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According to this, Norway has a "joint collecting society in Norway for musicians, performing artists and phonogram producers", Gramo, that performing artists must pay a levy to Gramo when publicly performing works that are in the public domain.

According to this, there are "legal provisions" in place that ensure this.

What exactly are these legal provisions?

  • Open source is very, very different from public domain. – gnasher729 Feb 5 '18 at 22:27
  • @gnasher729 edited title to reflect that. – Martijn Feb 6 '18 at 14:30
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While it's hard to prove a negative, it looks to me like the claim is false and arises from a misunderstanding of who pays the levy and who receives it.

Reference text

For reference, I'm going to cite the relevant passage of your first link from FFUK, the Norwegian fund for performing artists:

Changes in legislation entail that users must pay remuneration to Gramo (joint collecting society in Norway for musicians, performing artists and phonogram producers) for the use of copyright-protected recordings, and a levy to the Fund for the use of non-protected recordings. This applies both to broadcasting and to other public use.

The basis for this appears to come from § 45b of the Copyright Act*:

Sound fixations of the performances of performing artists can, within the period of time specified in section 45, against remuneration, be made available to the pubic [sic] through public performance. [...] Both the producer of the fixation and the performing artists whose performances are reproduced are entitled to remuneration. [...] For public performance of sound fixations that are not protected under the copyright act, the Act No. 4 of 14 December 1956 relating to a levy on the public performance of performing artists’ performances, etc. applies.

Explanation

FFUK is a fund for performing artists, not one that takes from performing artists. In this situation, it is not the performing artist that pays the levy, but rather those who make use of a "sound fixation" (recording) of a performance of the performing artist.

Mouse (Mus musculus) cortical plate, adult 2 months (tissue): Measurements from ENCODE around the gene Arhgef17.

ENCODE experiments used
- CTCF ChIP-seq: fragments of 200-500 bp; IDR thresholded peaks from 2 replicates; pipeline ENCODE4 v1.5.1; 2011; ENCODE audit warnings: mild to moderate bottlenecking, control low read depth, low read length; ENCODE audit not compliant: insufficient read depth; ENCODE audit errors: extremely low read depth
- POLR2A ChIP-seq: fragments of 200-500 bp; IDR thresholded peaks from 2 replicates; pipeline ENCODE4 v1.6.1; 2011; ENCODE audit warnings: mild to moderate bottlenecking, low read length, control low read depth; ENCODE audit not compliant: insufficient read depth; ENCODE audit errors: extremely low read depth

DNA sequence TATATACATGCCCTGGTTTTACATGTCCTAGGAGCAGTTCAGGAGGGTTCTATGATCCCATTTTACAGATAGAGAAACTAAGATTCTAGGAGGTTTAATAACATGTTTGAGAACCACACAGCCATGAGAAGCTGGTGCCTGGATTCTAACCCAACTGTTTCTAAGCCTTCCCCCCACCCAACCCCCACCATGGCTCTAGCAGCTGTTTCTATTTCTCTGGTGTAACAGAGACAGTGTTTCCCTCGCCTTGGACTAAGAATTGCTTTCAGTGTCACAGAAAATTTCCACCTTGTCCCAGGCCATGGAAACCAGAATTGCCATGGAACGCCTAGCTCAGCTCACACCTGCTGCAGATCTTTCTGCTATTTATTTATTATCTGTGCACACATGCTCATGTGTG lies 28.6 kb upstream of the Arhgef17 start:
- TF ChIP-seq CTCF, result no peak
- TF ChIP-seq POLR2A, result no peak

An example would be a TV network that wishes to broadcast a pre-recorded orchestra performance. If this performance is a song under copyright, then that TV network must pay remuneration to Gramo so that the songwriters, producers, performers etc. can receive compensation.

However, if that song is in the public domain then Gramo has no claim to any remuneration. This is where FFUK is involved. The Act No 4. of 14 December 1956 authorizes levies for these performances of public domain songs, and it is under this act that FFUK operates. The TV network must pay them a levy so that the performers may still be compensated as they still have rights over the performance of a public domain song.

While all this explains the first link you cite, I realize that I'm not directly addressing the claims in the second link. I simply can't find a legal basis for those claims, and still think it's more likely that it's confusing levies for the performance of public domain works (non-existant as far as I can tell) with levies for using performances of public domain works. I would be happy to be corrected if I'm wrong though.


*Linked are unofficial translations of the law because I do not speak Norwegian. The linked Copyright Act is a consolidated version from 2007, the most recent for which WIPO had an English translation. There was a small amendment in 2009, which with the help of Google Translate, does not affect the analysis. There were more extensive amendments in 2015, but those only came into force October 1, 2015, after the date of your question.

  • I'm not aware of much "open source" music, but "open source" music would be copyrighted and fall into the first category. – gnasher729 Feb 5 '18 at 22:29

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